The RFID Journal says that CrossID, an Israeli startup, has developed an RFID system that can be printed using an inkjet printer.

CrossID, an Israeli startup founded by two engineers formerly at the telecommunications equipment provider RAD Group, has developed an innovative, chipless RFID system that can protect sensitive documents, such as intelligence agency reports, financial securities and banknotes. The technology could also be used to create a “hands-free” bar code.



The system uses “nanometric” materials—tiny particles of chemicals with varying degrees of magnetism—that resonate when bombarded with electromagnetic waves from a reader. Each chemical emits its own distinct radio frequency, or “note,” that is picked up by the reader, and all the notes emitted by a specific mix of different chemicals are then interpreted as a binary number. Since the system uses up to 70 different chemicals, each chemical is assigned its own position in a 70-digit binary number.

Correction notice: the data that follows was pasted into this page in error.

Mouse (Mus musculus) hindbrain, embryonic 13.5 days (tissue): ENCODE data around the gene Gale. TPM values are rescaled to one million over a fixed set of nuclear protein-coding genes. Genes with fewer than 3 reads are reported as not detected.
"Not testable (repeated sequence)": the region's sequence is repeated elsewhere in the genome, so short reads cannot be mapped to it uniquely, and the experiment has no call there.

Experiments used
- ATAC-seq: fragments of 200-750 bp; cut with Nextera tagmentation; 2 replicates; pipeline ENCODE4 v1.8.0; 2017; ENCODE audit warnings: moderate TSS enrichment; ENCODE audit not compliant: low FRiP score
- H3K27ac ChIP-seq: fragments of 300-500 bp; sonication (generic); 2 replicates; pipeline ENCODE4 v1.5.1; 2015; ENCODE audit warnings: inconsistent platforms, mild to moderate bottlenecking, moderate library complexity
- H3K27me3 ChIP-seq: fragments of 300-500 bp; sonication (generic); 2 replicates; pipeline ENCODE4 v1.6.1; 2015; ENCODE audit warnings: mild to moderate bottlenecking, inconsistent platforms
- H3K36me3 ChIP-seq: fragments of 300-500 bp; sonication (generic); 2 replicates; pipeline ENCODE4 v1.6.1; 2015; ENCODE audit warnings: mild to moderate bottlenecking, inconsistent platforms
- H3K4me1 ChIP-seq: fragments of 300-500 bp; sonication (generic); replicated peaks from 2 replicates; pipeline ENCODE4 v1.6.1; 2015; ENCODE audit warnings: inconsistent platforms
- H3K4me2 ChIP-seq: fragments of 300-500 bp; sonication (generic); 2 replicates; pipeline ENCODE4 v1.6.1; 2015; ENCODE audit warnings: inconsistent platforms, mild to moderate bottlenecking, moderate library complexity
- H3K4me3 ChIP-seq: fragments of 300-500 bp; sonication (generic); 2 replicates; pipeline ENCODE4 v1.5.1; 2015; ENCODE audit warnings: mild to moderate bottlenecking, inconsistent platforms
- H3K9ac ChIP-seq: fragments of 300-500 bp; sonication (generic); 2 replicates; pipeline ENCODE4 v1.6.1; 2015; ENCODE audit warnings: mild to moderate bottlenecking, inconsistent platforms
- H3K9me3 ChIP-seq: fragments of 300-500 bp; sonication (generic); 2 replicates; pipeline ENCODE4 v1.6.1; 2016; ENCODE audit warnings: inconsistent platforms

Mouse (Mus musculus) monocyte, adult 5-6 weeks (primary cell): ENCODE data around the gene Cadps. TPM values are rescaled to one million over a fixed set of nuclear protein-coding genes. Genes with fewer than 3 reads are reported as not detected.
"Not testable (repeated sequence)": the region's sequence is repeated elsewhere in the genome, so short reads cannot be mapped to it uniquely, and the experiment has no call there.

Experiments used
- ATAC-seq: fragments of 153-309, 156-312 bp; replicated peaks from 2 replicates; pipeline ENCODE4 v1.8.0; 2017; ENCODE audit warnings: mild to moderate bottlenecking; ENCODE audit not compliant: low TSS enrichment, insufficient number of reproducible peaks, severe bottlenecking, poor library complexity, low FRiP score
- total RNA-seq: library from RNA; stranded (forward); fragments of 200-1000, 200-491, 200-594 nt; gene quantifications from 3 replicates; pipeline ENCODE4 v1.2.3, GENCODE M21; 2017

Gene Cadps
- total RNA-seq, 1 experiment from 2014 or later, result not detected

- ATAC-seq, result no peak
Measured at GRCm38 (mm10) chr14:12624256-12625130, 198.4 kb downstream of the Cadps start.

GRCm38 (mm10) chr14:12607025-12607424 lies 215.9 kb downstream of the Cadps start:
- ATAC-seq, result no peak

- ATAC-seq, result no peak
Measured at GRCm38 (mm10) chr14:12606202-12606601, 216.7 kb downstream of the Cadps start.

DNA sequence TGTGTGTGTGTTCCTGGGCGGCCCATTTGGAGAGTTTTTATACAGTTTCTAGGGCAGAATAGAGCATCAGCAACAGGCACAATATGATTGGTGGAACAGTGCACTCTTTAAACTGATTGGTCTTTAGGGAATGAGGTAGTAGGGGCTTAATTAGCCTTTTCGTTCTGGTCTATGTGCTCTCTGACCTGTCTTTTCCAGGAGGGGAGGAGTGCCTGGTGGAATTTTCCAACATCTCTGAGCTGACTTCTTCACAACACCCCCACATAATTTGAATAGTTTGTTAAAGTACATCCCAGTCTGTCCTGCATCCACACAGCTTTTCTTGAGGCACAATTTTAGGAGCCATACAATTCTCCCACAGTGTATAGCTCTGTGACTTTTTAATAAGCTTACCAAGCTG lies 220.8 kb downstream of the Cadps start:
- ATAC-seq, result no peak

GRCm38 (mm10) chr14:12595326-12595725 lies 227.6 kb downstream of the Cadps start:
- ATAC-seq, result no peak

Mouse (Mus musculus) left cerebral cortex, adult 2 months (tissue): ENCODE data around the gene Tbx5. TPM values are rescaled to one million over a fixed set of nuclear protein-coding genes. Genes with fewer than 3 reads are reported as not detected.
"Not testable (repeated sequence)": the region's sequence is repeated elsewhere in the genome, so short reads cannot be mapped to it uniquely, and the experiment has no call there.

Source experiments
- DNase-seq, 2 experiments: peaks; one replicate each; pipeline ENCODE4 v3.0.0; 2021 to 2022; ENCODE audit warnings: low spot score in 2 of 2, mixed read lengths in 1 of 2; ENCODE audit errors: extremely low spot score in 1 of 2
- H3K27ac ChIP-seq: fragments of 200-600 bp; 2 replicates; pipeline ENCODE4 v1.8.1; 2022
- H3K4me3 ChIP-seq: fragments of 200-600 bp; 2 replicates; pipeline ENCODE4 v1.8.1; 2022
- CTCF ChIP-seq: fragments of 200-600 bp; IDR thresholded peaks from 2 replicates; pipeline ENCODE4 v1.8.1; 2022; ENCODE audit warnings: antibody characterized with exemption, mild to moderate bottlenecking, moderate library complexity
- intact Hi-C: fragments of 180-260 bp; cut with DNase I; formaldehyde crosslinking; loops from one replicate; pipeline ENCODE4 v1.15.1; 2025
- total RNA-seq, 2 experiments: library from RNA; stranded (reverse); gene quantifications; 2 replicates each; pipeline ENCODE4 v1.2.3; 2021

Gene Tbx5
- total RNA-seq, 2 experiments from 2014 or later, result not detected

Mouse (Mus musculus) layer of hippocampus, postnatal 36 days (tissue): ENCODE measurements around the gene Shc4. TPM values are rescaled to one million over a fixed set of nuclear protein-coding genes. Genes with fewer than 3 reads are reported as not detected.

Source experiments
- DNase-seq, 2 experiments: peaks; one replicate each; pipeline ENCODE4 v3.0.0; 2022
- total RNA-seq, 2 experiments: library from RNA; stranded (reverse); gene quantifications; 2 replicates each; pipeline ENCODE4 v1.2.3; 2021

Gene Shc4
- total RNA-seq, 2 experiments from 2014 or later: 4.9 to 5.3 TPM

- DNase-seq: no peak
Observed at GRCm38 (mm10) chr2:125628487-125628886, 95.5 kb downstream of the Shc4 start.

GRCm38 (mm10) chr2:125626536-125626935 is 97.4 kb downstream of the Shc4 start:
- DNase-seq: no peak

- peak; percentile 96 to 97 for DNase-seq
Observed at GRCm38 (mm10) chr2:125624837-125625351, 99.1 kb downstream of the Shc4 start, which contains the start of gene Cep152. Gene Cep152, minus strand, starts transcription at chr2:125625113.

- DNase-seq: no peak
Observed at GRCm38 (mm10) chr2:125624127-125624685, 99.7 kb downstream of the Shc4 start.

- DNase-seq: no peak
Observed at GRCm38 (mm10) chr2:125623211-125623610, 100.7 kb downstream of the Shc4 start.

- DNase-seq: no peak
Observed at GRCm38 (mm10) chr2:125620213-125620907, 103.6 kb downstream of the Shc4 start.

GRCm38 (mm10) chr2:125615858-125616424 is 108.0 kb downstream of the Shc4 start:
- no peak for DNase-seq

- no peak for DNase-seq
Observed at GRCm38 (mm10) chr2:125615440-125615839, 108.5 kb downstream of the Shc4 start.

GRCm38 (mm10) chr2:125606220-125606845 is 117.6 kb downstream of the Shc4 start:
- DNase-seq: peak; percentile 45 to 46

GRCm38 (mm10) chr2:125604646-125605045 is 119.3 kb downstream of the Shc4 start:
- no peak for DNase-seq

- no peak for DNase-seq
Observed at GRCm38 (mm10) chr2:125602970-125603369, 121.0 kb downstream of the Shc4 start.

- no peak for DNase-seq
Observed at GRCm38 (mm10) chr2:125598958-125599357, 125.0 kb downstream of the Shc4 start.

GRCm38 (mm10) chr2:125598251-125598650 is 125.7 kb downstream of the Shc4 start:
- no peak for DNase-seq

For example, if the chemicals A, B, C and D were assigned to the first, second, third and fourth positions in the 70-digit number, then a mixture consisting of A and C would represent the binary number 1010 followed by 66 zeros. CrossID is testing readers that operate at three to 10 GHz, which is higher than the frequencies commonly used by wireless LANs and handheld computers, although the company has not made a final determination on what frequency the readers will use.



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